- When can the band get set up?
There's nothing worse than having to wait for your band/disco to get set up, especially if you've paid to have them from 8pm and they don't get access to the room until 8:15pm as you've overshot the clock during the dinner reception, because your Dad has decided to recite your entire life as he wasn't sure what to say during the speeches, so he's pretty much blurted out everything out from nappy training until the time you left the front door that morning. Speak to the band too, see if they would find it easier to come in during the day to get set up, and you'll promise to keep your sister's kids off the drum set in the corner.
- Will you have your own bar area?
You don't want the town's local bench warmer wandering in, helping himself to the sweet cart you've paid a few hundred quid for now do you? Especially if he's just come in from a hard day's graft mucking out the cow sheds and he's a bit of a bar of soap, if you know what I mean? You know rightly one of your work mates will probably end up trying to snog him for a bet.
- Do they have gardens for photographs?
To be honest, some hotels have spent a fortune on making sure their gardens are the place to come to for your formal photographs. Me as a photographer I think that's great, so long as Uncle Bob isn't constantly trying to get his own photography business off the ground by stealing all my setups and taking pictures over my shoulder. However there are those hotels who have gone for full tarmac and car park option, and maybe a small area for the smokers.
If that's your venue's tack, then you're going to need a plan B: "Where do we go between the church and the hotel?"
Always speak to your photographer about these things when you come to meet him/her for the first time. Ask them about their local knowledge of the area, and if it's outside of both your local knowledge, why not take a Saturday stroll around the local parks. Always try and take a viewing on the same day of the week as your wedding, as you could find that Saturday's are crammed with kids and dog walkers. Better yet, ask the wedding co-ordinator about their experiences of the area. It's also a good idea to arrange to have your engagement commission in the same place you're planning on having your wedding images, as it gives everyone a chance to think about how things might go, and to come up with some new wonderful, yet realistic ideas.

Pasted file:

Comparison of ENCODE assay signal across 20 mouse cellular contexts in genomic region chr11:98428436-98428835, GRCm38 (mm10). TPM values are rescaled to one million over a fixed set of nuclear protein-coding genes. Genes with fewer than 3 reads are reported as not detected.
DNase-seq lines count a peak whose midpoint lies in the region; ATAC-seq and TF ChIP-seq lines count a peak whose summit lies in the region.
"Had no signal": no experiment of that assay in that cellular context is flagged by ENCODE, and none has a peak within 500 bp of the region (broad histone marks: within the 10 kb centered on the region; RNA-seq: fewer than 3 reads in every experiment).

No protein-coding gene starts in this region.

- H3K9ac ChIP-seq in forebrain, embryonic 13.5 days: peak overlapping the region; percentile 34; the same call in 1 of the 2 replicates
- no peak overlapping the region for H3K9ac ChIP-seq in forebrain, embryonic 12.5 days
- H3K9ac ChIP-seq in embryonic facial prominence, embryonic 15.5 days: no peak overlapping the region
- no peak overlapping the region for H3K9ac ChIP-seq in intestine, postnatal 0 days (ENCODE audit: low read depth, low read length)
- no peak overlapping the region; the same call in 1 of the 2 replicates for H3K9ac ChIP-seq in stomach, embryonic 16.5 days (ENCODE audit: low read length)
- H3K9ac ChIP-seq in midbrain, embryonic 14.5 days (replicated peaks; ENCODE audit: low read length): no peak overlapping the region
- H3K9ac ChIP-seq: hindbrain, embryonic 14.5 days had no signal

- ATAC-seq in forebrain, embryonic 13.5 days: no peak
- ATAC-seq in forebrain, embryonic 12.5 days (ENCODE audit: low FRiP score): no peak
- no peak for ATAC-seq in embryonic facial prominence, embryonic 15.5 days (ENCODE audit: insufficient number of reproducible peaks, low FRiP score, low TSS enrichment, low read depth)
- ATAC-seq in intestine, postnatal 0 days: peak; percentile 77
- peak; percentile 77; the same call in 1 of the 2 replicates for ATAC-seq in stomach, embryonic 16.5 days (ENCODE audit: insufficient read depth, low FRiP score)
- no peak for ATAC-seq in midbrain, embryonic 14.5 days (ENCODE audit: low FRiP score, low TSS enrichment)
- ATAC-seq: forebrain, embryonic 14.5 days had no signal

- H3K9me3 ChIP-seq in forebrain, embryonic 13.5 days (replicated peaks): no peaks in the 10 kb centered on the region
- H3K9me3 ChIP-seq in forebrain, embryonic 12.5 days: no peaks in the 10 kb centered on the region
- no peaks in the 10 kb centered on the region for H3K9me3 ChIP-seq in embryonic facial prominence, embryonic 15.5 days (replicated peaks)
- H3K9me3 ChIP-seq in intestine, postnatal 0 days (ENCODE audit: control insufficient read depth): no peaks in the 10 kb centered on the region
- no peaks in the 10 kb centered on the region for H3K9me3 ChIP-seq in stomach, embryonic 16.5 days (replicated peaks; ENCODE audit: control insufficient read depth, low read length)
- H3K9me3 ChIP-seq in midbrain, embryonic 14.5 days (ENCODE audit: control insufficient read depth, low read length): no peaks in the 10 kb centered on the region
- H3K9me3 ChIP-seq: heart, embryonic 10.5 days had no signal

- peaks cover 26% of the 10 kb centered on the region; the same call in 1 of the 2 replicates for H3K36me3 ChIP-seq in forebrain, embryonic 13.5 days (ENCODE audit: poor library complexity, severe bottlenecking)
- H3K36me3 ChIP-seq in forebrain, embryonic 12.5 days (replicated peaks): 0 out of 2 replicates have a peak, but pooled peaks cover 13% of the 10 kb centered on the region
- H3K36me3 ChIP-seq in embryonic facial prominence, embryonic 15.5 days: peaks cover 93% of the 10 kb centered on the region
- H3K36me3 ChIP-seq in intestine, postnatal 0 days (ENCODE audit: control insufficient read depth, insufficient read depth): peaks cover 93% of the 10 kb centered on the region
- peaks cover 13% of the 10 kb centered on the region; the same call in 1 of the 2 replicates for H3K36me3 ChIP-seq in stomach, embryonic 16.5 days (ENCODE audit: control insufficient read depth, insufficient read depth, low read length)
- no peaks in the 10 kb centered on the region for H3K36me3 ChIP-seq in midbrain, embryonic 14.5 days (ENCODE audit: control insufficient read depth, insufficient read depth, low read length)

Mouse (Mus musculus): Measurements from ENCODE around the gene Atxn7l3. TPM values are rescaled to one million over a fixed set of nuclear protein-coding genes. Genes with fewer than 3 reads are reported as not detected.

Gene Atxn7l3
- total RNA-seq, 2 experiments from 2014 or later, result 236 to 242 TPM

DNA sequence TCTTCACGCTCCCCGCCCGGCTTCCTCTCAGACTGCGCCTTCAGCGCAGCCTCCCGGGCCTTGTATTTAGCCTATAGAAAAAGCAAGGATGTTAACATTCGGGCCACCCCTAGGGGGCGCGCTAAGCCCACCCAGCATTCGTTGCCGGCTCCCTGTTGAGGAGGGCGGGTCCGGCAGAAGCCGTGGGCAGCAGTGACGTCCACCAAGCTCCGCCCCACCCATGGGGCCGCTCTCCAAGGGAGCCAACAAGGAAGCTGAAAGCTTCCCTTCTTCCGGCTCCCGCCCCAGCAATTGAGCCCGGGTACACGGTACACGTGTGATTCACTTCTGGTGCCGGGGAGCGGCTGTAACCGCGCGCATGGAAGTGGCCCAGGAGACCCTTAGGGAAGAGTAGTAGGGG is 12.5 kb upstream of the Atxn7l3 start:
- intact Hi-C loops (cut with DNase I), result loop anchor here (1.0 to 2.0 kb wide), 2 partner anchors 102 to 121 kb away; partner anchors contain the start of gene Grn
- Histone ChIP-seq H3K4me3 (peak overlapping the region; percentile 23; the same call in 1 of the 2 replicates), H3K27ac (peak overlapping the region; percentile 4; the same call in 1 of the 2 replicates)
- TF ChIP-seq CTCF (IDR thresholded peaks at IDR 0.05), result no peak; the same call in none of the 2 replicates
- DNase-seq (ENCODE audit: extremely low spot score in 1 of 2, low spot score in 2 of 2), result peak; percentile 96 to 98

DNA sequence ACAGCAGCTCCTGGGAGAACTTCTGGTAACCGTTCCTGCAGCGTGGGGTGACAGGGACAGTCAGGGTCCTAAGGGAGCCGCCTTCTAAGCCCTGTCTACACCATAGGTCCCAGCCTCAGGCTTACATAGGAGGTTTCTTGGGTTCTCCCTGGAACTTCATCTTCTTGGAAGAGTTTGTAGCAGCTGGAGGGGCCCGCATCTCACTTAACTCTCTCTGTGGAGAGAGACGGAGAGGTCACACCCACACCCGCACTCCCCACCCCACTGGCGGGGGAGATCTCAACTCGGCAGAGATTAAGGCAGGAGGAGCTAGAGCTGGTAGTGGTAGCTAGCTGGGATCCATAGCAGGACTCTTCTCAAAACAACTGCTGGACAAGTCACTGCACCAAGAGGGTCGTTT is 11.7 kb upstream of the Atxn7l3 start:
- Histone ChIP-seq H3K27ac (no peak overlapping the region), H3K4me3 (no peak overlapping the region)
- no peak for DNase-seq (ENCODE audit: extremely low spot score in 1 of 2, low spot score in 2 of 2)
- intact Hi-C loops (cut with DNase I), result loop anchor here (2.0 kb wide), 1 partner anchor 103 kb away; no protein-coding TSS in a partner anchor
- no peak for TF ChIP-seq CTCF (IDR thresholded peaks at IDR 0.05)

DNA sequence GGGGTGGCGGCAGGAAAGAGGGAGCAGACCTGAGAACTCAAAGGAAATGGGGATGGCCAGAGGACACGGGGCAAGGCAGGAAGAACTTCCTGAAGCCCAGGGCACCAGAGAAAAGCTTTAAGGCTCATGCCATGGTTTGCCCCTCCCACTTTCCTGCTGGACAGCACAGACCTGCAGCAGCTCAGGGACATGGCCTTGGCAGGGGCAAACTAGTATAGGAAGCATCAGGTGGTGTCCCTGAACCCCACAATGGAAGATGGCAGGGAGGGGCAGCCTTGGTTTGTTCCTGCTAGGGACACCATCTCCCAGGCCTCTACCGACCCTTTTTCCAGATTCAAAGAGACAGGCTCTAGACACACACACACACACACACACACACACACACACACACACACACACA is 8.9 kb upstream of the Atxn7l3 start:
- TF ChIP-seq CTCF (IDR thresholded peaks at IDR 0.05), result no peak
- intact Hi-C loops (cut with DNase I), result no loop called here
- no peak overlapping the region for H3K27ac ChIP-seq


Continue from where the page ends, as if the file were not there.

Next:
As an experienced wedding photographer, I always suggest that the bride bring along some flat shoes to wear between locations, especially if you're planning on having some photographs done on grassy areas. Even some areas in woodland can be a little tough on the ankles if they're in new high heeled shoes. They make for some amazing images, but do consider your footwear requirements when planning on those picturesque surroundings. Also think about the time of year, if it's late autumn those woodlands can look a little grey and dull, and lets not forget wet and muddy.
Remember, the seasons tend not to behave in the way you think they should. April / May are fantastic months for the weather (usually) as spring seems to be dryer that the end of June and the beginning of July, but you can never tell. We'll talk about the weather and what to consider in my next blog, so be sure to subscribe on the links above, or contact me directly to be included in my email updates.